The Colorado Chautauqua (aka Boulder Chautauqua or just Chautauqua), located just below the Boulder Flatirons, was started in 1898. It is the only Chautauqua west of the Mississippi River that has been in continuous operation since the zenith of the Chautauqua Movement in the 1920s. It is one of just a handful of such continuously operating Chautauquas remaining in the United States. The entire 40-acre Chautauqua site in Boulder was designated a National Historic Landmark in 2006.
Chautauqua is “the most American thing in America.” – President Theodore Roosevelt
Chautauqua was an adult education movement in the United States. It was en vogue in the late 19th and early 20th centuries. Chautauqua assemblies expanded and spread throughout rural America until the mid-1920s. The Chautauqua brought entertainment and culture for the whole community, with speakers, teachers, musicians, entertainers, preachers, and specialists of the day. Former U.S. President Theodore Roosevelt was quoted as saying that Chautauqua is “the most America thing in America.”
Chautauqua Association and Chautauqua Auditorium
The Colorado Chautauqua Association, a 501(c)(3) nonprofit organization, presents a variety of lectures, silent films, and live musical performances on a year-round basis. Summer is definitely the busiest of the seasons – especially at the Boulder Chautauqua Auditorium. The best show we’ve seen at The Chautauqua Auditorium was the incredible combo of Son Volt and Lucero. Lucero always tears the house down, and to be honest, they were probably too much for the facility. 🙂
Boulder Chautauqua Historic Buildings
The Boulder Chautauqua also includes the Chautauqua Dining Hall. The Association leases 26 acres from the City of Boulder, including the historic Chautauqua buildings. All of the original buildings are still in full use and include:
- 1898 Chautauqua Auditorium (listed on the National Register of Historic Places on March 21, 1978)
- 1898 Dining Hall
- 1900 Academic Hall (now the Administration Building)
- 1911 Missions House
- 1918 Community House
- 1919 Columbine Lodge
- 98 cottages, constructed between 1899 and 1954 (80 before 1915)
There are 98 cottages at Chautauqua. Some of the cottages are owner-occupied and some are rentals offered by the Colorado Chautauqua Association. The cabin rentals are affordable and offer breathtaking views of the Boulder Flatirons, foothills, and the city.
Between the 26 acres of land managed by the Colorado Chautauqua Association and Baseline Road, you’ll find a 14-acre Boulder city park called Chautauqua Park. Both the park and the Association land are open to the public without an entry fee. Definitely bring your frisbee and a picnic and enjoy a couple hours in the park.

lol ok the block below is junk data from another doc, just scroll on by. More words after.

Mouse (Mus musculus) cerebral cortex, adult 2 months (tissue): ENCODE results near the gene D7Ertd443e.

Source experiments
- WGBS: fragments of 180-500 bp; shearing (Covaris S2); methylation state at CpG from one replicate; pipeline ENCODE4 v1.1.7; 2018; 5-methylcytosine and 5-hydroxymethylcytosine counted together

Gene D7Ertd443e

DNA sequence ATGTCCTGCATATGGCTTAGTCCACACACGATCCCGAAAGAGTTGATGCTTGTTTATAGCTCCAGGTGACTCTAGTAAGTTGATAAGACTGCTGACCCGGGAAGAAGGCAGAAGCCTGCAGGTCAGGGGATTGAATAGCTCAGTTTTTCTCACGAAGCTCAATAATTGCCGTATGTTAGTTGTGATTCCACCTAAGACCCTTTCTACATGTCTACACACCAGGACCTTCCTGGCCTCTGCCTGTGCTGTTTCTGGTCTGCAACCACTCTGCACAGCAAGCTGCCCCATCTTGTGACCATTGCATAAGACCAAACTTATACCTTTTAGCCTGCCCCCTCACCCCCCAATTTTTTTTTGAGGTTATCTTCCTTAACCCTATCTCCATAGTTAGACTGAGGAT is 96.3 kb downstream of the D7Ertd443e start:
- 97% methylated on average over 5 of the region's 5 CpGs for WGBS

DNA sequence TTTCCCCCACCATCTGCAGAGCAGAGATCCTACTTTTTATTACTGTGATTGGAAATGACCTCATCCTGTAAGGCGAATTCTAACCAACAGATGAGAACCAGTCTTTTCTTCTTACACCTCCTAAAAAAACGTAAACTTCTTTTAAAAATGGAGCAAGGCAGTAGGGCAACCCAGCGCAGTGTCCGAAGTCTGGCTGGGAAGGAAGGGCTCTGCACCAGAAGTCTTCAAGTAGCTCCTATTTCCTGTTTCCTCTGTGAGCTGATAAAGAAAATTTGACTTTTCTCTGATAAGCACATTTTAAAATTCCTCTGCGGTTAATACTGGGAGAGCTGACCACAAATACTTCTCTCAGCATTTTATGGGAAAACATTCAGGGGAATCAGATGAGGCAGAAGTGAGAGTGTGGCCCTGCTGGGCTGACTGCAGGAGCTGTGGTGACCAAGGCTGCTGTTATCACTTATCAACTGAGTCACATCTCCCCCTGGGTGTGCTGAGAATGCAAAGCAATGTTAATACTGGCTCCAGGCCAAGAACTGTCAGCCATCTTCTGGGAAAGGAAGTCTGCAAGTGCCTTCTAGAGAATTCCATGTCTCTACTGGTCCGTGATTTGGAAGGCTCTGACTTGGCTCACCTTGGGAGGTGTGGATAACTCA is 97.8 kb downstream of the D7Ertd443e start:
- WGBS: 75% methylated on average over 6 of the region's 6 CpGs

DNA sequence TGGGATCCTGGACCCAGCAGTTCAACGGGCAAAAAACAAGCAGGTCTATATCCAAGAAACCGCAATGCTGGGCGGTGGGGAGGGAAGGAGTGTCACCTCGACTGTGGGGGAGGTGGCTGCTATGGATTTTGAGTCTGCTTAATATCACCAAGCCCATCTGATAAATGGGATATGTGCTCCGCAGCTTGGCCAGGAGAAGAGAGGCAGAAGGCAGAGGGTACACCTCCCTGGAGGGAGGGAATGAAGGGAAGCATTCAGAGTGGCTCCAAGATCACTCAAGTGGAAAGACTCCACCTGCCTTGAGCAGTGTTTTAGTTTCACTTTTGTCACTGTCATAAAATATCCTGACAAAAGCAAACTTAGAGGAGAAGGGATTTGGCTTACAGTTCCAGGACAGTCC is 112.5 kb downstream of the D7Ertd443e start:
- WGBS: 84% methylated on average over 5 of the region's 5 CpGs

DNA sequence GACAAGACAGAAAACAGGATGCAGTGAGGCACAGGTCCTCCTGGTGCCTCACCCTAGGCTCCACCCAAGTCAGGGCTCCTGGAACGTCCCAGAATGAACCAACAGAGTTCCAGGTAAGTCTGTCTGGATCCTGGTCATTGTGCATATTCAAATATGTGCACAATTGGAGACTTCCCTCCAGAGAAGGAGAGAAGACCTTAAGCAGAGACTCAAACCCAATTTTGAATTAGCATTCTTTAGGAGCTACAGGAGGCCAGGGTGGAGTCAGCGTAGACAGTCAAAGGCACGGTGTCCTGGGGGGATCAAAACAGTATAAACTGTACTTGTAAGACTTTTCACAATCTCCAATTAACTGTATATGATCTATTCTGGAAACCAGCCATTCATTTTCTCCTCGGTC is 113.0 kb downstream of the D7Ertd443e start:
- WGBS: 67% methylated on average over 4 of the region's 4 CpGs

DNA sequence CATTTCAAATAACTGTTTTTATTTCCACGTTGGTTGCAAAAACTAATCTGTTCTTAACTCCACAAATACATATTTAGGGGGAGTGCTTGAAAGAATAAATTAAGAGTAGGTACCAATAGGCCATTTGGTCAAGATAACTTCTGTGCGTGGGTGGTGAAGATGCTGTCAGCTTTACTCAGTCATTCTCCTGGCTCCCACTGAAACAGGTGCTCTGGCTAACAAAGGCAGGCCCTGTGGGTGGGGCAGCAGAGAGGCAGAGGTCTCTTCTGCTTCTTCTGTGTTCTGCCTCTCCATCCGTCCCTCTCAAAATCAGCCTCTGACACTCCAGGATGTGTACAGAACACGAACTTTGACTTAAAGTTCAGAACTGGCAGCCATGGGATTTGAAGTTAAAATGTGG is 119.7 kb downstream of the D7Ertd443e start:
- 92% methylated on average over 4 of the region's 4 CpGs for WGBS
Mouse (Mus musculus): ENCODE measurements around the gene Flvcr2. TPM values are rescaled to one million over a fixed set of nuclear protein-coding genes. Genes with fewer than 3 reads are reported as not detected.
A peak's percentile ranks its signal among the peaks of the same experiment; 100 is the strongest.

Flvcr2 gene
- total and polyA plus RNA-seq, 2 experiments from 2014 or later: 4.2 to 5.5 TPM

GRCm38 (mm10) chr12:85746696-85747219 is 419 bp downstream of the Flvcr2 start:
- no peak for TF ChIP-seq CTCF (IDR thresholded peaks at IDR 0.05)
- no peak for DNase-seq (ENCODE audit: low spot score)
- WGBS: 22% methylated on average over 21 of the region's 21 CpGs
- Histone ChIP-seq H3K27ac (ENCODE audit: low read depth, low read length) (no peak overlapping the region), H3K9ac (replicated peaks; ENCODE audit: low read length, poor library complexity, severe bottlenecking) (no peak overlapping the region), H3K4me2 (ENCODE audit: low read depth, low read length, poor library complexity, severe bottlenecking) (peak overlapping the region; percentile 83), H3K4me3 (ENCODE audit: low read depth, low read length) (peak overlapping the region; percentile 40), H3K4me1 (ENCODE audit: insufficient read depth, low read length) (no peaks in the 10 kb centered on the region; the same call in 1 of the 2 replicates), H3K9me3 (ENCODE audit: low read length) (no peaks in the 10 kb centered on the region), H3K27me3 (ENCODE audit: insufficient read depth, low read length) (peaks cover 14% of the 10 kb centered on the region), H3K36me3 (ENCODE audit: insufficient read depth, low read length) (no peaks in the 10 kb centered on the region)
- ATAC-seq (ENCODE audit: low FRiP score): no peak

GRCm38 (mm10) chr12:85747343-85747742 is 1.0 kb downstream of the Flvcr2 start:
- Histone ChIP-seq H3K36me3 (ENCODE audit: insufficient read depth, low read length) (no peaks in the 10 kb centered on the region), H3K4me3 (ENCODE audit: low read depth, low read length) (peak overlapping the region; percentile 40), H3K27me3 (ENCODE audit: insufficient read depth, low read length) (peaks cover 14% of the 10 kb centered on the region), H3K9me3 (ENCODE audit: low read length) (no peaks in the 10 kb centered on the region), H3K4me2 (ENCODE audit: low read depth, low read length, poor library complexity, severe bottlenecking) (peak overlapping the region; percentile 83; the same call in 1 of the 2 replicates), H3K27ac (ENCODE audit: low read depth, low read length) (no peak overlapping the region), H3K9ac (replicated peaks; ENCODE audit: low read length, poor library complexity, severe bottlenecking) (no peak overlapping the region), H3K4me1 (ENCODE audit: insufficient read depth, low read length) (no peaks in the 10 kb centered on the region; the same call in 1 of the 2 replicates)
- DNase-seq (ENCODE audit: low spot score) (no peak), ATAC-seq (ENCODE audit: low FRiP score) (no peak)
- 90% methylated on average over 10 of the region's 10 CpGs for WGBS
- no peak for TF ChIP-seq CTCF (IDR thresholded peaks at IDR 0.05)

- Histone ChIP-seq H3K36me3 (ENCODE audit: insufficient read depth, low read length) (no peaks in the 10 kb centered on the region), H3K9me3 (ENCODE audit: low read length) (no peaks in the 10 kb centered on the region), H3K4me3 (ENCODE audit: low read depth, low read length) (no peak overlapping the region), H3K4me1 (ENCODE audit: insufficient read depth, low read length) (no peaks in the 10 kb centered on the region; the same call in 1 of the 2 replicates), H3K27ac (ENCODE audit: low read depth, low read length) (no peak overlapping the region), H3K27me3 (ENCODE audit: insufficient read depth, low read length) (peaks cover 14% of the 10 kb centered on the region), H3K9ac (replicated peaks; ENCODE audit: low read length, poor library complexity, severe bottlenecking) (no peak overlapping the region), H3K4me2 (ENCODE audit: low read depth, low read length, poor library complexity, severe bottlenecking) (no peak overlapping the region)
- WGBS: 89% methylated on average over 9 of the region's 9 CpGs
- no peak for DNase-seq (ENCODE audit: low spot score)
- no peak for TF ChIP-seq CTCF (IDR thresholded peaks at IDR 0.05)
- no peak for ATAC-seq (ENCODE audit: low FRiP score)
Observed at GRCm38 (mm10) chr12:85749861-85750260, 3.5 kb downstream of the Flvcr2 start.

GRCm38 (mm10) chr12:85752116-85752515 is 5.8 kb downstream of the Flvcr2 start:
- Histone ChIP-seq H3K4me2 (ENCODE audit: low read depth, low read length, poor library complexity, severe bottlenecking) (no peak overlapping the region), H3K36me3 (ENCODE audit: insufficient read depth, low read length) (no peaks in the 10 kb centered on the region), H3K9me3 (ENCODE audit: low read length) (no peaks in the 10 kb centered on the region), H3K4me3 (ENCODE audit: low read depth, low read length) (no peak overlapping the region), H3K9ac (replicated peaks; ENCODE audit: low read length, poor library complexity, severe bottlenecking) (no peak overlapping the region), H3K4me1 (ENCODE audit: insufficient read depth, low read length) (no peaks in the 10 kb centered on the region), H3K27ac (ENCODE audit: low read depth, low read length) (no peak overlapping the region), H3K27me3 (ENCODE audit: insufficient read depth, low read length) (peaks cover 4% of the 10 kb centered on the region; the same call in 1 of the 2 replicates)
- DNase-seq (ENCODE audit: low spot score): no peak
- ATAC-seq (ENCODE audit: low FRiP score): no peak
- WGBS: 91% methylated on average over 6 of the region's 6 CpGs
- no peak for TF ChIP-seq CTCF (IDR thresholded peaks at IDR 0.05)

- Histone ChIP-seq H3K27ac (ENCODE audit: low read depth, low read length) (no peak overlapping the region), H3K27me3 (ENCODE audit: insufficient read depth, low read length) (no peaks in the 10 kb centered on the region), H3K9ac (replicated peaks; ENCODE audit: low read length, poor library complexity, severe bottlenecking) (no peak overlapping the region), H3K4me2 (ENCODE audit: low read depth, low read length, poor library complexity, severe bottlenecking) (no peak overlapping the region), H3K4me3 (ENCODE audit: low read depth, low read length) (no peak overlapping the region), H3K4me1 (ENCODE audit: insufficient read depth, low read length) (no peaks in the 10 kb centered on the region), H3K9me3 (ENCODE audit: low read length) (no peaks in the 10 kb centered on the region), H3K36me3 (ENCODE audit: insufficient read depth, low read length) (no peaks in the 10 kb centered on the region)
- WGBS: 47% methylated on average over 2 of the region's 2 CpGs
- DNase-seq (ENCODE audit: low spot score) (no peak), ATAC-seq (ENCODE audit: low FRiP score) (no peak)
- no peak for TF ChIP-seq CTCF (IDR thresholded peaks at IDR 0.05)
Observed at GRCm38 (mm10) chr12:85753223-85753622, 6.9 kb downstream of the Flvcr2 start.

No trip to Chautauqua would be complete without enjoying a hike under or between the Boulder Flatirons. Here is information about some of the area hikes – happy trails!
Chautauqua Trail (0.6 mi; 440 ft) goes up a drainage to end at a junction with Bluebell-Baird Trail.
Mesa Trail (6.9 mi; 410ft.) starts at the first turn at the top of Bluebell road (the emergency access road) that goes south from the trailhead. Long, sinuous, hilly and varied, it meanders south through forests and meadows beneath the Flatirons with connections to nearly all canyon trails along Boulder’s Front Range. Near its southern end the Mesa Trail branches off twice to the Shadow Canyon Trail, but the main Mesa Trail goes eastward to end at the South Mesa Trailhead.
Baseline Trail (0.4 mi; 60ft) follows Baseline Road west to end at its first turn on the way up Flagstaff Mountain. Bluebell-Baird (0.7 mi; 340 ft.) branches southeast off the Amphitheater Trail and climbs a ridge, then follows the ridge south past the Chautauqua and Bluebell Mesa Trails to end at the Bluebell Road just behind the Bluebell Shelter.
Royal Arch Trail (0.8 mi; 880 ft.) starts near the Bluebell Shelter at the end of Bluebell Road leading south from the Trail Head. It goes into Bluebell Canyon, then climbs some switchbacks to gain a ridge. The trail drops into the drainage on the outer side of the ridge, climbs past the lovely Tangen Spring, then more steeply to end at Royal Arch.
Woods Quarry (0.3 mi; 230 ft.) starts about 0.4 miles up the Mesa Trail and ends in an abandoned quarry.
First-Second Flatiron Trail (1.1 mi; 960 ft. ) starts from the Bluebell-Baird Trail, goes south to two trail signs, then west to begin switching back and forth between the First and Second Flatirons. It ends at the saddle between the First Flatiron and Sunset Rock.
Second-Third Flatiron Trail (0.3 mi; 300 ft.) starts from the Bluebell-Baird Trail, goes south to two trail signs, then southwest to the base of the Second Flatiron, then east to end at the junction of the Flatiron Trail.
Third Flatiron Climbing Access Trail (0.5 mi; 650 ft.) starts on Bluebell Road near the Bluebell Shelter. Goes northwest, then southwest and climbs to the junction of the Second-Third Flatiron Trail. Continues up to a talus field and the junction of the Third Flatiron Descent Trail. Ends at the start of the Third Flatiron Standard East Face climbing route. Third Flatiron Descent Trail (0.2 mi; 480 ft.) starts in the saddle to the west of the summit of the Third Flatiron. Begins to descend north, then east, down through a talus field to end at the Third Flatiron Trail.